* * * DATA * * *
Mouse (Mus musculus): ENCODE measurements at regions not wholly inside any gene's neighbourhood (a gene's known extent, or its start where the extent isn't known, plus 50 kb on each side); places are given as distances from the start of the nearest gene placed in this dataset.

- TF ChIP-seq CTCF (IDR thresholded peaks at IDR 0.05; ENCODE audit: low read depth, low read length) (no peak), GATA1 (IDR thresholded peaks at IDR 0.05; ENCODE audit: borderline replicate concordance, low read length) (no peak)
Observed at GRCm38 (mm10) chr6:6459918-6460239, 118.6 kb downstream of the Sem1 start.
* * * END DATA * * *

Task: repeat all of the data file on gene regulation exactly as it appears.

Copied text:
Mouse (Mus musculus): ENCODE measurements at regions not wholly inside any gene's neighbourhood (a gene's known extent, or its start where the extent isn't known, plus 50 kb on each side); places are given as distances from the start of the nearest gene placed in this dataset.

- TF ChIP-seq CTCF (IDR thresholded peaks at IDR 0.05; ENCODE audit: low read depth, low read length) (no peak), GATA1 (IDR thresholded peaks at IDR 0.05; ENCODE audit: borderline replicate concordance, low read length) (no peak)
Observed at GRCm38 (mm10) chr6:6459918-6460239, 118.6 kb downstream of the Sem1 start.